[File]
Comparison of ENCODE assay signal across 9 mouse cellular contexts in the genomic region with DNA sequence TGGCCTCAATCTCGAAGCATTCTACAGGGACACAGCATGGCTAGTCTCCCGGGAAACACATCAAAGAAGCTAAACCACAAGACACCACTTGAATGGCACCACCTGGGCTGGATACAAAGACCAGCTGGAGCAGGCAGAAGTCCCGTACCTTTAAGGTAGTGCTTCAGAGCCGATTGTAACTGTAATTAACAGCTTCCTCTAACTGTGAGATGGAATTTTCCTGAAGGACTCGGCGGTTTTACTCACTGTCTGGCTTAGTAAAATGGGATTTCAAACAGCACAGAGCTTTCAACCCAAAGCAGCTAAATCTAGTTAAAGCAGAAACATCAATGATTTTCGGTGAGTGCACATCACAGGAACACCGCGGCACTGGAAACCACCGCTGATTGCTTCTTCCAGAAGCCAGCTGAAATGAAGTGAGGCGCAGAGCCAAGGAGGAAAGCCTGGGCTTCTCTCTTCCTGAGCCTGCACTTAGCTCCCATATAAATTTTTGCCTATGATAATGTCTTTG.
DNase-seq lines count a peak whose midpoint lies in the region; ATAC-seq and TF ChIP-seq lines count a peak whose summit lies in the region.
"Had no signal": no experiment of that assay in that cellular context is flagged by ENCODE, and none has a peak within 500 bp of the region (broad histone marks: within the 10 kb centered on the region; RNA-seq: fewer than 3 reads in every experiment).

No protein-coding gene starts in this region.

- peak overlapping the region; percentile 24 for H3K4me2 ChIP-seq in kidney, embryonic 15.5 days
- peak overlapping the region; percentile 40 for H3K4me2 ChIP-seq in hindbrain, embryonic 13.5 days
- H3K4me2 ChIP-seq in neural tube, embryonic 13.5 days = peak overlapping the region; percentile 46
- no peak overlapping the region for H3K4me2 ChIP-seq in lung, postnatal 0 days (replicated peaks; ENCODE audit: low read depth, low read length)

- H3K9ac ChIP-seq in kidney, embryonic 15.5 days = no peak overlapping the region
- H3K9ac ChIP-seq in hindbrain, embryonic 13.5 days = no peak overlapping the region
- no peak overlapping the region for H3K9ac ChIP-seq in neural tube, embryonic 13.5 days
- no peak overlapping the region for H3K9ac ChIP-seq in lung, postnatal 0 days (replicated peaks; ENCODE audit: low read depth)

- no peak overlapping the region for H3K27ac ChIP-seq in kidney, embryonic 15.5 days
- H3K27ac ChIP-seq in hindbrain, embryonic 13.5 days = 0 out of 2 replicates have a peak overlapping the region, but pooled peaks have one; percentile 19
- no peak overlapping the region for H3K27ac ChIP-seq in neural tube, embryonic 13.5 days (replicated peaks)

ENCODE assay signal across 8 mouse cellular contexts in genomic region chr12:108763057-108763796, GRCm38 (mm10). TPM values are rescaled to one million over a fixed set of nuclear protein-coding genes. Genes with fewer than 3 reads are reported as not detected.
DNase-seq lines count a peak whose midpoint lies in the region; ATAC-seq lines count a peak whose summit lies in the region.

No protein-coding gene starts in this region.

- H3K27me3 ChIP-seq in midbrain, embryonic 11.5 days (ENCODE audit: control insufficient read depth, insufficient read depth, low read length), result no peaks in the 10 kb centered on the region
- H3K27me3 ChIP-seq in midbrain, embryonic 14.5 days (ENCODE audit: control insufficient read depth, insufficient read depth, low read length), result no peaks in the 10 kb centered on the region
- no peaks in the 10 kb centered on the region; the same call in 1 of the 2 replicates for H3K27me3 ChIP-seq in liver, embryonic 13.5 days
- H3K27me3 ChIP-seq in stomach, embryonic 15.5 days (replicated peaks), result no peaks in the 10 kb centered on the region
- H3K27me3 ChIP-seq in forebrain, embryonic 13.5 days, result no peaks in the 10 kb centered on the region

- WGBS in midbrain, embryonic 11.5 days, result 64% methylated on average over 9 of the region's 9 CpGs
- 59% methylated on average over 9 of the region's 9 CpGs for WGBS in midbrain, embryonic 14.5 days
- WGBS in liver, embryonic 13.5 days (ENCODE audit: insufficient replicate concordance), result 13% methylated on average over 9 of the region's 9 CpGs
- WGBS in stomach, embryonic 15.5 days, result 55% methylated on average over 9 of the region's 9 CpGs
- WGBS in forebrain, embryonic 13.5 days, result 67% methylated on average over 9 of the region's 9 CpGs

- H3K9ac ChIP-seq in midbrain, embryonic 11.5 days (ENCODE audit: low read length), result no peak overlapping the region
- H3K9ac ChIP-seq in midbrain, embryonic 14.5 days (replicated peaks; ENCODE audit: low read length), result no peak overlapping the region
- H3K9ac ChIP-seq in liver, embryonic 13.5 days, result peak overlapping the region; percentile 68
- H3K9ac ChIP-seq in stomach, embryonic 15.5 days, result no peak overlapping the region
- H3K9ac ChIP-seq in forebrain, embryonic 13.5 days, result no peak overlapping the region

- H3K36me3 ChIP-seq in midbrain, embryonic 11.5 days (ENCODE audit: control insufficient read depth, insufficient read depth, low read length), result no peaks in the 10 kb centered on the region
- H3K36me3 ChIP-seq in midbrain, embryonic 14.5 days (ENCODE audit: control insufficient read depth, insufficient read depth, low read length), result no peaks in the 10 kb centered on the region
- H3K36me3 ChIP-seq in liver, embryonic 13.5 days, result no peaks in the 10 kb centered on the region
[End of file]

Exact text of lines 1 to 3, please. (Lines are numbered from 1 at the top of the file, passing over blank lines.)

Comparison of ENCODE assay signal across 9 mouse cellular contexts in the genomic region with DNA sequence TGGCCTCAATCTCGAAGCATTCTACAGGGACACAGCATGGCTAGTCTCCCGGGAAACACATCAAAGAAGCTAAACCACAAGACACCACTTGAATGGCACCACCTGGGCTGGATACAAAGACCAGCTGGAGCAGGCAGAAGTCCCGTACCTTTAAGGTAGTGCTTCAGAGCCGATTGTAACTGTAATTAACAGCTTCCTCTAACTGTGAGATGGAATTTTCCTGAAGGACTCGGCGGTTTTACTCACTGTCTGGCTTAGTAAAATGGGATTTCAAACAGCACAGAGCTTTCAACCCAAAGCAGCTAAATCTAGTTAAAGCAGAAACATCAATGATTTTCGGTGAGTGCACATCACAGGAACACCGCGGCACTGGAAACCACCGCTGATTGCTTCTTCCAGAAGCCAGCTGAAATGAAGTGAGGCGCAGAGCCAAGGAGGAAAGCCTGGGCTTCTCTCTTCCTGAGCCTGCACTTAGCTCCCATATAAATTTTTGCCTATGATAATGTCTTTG.
DNase-seq lines count a peak whose midpoint lies in the region; ATAC-seq and TF ChIP-seq lines count a peak whose summit lies in the region.
"Had no signal": no experiment of that assay in that cellular context is flagged by ENCODE, and none has a peak within 500 bp of the region (broad histone marks: within the 10 kb centered on the region; RNA-seq: fewer than 3 reads in every experiment).